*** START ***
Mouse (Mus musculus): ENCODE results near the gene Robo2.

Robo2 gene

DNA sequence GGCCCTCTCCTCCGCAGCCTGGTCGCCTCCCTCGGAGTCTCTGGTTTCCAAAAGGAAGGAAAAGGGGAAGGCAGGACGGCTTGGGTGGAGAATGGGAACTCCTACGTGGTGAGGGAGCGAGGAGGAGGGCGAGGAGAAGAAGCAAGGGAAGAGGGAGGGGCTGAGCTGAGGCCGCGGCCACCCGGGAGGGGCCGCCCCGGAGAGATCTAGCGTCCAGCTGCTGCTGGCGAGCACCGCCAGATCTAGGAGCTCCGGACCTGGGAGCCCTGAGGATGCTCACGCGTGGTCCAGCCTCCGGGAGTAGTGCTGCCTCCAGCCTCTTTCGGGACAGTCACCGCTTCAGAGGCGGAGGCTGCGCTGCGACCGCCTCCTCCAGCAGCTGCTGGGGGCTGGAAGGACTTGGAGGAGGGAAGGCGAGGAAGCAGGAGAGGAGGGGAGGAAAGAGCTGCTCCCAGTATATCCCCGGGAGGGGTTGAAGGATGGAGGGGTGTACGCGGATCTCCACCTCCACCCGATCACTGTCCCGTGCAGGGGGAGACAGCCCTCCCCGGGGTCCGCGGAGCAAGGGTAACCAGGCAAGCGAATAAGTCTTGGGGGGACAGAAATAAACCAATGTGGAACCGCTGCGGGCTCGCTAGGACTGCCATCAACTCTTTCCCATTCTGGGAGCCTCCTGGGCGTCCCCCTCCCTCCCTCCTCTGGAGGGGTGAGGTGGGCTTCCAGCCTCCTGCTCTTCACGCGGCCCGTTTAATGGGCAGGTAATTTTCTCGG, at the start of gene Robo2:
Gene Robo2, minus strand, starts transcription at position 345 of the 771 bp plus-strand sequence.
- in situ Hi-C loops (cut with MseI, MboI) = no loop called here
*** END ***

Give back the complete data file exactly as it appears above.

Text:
Mouse (Mus musculus): ENCODE results near the gene Robo2.

Robo2 gene

DNA sequence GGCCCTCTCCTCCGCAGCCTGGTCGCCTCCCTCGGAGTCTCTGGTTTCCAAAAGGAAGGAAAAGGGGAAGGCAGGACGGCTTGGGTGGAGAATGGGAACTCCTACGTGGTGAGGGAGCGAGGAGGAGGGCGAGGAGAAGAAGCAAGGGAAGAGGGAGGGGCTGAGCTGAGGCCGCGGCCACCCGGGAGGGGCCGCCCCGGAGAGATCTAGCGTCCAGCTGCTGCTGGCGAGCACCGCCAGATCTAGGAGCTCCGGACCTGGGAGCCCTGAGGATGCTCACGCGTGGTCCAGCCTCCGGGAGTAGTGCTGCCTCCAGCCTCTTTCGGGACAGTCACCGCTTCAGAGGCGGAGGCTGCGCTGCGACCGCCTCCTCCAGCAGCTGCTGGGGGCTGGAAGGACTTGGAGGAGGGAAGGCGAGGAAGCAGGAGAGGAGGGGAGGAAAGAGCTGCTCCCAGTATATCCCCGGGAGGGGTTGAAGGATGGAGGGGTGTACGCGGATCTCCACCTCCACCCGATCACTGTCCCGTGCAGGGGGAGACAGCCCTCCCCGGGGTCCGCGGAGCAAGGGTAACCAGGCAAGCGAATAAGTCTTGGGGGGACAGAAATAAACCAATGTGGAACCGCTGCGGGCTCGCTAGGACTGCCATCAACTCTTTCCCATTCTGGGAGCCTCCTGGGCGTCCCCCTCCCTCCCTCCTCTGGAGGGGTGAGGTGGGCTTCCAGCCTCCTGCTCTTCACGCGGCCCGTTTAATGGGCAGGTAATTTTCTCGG, at the start of gene Robo2:
Gene Robo2, minus strand, starts transcription at position 345 of the 771 bp plus-strand sequence.
- in situ Hi-C loops (cut with MseI, MboI) = no loop called here